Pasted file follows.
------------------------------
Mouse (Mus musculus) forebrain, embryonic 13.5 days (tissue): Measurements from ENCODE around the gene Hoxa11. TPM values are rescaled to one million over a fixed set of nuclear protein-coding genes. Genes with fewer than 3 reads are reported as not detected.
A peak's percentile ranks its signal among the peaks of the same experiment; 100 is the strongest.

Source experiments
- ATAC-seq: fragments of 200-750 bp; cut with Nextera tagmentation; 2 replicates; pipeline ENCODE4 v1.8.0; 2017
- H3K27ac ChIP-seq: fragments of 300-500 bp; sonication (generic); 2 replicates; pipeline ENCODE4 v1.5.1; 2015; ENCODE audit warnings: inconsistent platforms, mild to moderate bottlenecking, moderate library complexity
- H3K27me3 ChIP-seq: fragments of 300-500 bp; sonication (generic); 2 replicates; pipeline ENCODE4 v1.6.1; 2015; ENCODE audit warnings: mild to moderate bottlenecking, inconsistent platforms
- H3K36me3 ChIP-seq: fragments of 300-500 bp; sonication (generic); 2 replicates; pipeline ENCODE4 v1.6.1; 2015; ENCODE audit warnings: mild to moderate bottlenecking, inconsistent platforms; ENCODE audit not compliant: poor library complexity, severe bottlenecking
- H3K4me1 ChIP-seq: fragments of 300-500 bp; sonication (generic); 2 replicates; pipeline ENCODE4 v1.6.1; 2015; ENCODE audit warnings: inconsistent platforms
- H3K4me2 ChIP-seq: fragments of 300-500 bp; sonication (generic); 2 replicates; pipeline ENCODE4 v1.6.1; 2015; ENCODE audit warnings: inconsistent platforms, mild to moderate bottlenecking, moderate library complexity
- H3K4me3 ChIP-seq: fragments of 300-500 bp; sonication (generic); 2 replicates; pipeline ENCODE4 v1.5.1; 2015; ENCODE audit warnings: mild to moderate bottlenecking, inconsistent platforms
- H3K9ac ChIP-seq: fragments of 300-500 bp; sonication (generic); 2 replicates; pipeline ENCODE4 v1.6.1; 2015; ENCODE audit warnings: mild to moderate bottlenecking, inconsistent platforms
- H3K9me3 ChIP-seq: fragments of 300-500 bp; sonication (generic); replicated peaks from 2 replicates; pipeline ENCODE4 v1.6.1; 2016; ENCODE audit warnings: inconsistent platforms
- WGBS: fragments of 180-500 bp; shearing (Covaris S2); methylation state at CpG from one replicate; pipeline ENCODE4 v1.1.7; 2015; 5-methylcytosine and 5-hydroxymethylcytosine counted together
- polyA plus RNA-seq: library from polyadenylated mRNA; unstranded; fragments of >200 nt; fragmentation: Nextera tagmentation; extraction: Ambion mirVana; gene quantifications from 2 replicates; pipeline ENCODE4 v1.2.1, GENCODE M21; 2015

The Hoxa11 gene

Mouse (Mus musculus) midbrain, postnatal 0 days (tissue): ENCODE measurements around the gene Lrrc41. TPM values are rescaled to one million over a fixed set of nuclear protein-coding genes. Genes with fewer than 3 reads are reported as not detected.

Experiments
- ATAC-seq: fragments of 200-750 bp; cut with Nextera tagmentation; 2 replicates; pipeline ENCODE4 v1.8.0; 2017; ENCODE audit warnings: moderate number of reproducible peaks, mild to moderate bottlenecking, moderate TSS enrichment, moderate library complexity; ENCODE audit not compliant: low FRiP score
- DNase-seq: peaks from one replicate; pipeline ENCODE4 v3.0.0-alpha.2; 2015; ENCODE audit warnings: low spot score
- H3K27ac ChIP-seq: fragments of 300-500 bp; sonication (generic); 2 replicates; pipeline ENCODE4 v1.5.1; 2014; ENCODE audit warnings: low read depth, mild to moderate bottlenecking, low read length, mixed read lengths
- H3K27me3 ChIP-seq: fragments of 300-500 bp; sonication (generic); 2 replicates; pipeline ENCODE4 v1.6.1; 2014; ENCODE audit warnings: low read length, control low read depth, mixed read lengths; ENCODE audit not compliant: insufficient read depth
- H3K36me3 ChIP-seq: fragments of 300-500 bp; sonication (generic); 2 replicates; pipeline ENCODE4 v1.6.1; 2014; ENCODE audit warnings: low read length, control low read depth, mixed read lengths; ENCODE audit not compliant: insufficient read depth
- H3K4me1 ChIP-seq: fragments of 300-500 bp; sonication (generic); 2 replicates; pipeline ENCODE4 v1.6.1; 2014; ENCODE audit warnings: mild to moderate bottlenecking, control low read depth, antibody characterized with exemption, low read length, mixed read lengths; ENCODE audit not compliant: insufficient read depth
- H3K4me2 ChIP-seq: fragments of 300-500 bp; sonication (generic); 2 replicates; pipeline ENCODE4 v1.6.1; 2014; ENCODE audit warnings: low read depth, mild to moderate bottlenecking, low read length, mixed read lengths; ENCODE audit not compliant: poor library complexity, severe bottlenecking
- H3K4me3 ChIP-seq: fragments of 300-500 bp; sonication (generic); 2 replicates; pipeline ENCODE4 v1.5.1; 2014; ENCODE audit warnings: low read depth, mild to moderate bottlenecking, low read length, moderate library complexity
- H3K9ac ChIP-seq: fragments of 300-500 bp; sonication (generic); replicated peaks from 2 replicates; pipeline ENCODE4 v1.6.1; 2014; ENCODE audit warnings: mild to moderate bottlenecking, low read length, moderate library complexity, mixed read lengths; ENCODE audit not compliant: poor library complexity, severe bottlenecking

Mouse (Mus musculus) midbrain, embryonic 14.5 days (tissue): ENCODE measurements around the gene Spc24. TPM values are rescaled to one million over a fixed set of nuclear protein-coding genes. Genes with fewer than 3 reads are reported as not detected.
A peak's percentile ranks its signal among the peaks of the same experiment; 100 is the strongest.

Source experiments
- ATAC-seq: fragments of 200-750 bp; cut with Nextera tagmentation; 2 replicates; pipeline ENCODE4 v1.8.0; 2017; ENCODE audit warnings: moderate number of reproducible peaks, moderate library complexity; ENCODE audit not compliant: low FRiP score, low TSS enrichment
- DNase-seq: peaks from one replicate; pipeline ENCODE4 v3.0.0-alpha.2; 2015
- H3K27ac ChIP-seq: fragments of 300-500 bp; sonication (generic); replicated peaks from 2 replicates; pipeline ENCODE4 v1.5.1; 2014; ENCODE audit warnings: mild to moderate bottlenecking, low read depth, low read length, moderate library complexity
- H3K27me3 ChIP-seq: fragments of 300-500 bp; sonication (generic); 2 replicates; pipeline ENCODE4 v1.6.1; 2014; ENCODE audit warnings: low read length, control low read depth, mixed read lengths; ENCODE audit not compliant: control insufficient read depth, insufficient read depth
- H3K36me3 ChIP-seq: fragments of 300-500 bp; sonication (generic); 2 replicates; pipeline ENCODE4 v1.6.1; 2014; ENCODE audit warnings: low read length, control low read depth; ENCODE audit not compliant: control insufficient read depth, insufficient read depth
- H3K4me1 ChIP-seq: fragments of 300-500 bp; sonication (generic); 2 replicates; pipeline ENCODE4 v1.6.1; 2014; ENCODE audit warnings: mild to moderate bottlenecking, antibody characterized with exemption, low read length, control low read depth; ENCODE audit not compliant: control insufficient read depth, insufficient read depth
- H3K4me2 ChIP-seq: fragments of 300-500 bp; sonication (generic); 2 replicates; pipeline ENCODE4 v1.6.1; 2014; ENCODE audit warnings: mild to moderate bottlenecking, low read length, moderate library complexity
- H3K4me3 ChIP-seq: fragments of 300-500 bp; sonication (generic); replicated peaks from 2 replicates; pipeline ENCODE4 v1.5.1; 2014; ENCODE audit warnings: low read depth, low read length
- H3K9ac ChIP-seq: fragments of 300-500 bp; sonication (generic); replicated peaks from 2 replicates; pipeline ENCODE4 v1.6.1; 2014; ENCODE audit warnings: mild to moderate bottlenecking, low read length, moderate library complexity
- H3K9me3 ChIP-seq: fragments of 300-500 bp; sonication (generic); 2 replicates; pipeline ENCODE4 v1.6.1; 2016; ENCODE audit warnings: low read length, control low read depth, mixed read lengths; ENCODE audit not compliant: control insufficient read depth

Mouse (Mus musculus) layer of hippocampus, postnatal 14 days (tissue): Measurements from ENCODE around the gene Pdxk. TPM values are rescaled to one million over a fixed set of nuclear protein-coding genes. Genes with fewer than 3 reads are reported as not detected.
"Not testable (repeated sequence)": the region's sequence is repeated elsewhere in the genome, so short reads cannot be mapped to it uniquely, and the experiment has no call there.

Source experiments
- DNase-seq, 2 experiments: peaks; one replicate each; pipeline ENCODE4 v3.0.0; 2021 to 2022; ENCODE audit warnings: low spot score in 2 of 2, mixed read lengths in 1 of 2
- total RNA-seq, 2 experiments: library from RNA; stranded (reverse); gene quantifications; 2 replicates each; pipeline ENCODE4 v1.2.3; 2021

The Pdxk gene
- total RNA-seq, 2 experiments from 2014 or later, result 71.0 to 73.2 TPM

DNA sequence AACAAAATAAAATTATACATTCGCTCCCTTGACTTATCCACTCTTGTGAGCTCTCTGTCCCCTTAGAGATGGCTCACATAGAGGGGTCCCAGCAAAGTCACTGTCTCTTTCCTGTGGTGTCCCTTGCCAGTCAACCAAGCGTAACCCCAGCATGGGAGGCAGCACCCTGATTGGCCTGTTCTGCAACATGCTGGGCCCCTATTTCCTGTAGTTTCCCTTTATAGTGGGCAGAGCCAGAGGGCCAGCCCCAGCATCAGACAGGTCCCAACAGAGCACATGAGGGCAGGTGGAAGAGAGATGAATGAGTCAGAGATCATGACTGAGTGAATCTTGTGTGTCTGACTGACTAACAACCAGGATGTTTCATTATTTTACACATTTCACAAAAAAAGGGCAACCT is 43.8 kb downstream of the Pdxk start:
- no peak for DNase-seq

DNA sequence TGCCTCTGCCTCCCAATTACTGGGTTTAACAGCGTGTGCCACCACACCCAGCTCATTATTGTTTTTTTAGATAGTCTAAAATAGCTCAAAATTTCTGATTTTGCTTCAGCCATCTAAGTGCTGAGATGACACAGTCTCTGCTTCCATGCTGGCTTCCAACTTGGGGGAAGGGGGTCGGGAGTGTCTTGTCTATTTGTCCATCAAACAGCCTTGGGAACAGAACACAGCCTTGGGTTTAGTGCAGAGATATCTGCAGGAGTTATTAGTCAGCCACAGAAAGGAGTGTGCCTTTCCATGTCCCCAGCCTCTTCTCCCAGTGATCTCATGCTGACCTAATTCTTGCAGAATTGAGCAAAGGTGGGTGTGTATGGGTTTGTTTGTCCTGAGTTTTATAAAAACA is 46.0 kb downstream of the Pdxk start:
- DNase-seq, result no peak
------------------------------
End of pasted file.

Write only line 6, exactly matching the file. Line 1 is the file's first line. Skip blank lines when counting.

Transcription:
- H3K27me3 ChIP-seq: fragments of 300-500 bp; sonication (generic); 2 replicates; pipeline ENCODE4 v1.6.1; 2015; ENCODE audit warnings: mild to moderate bottlenecking, inconsistent platforms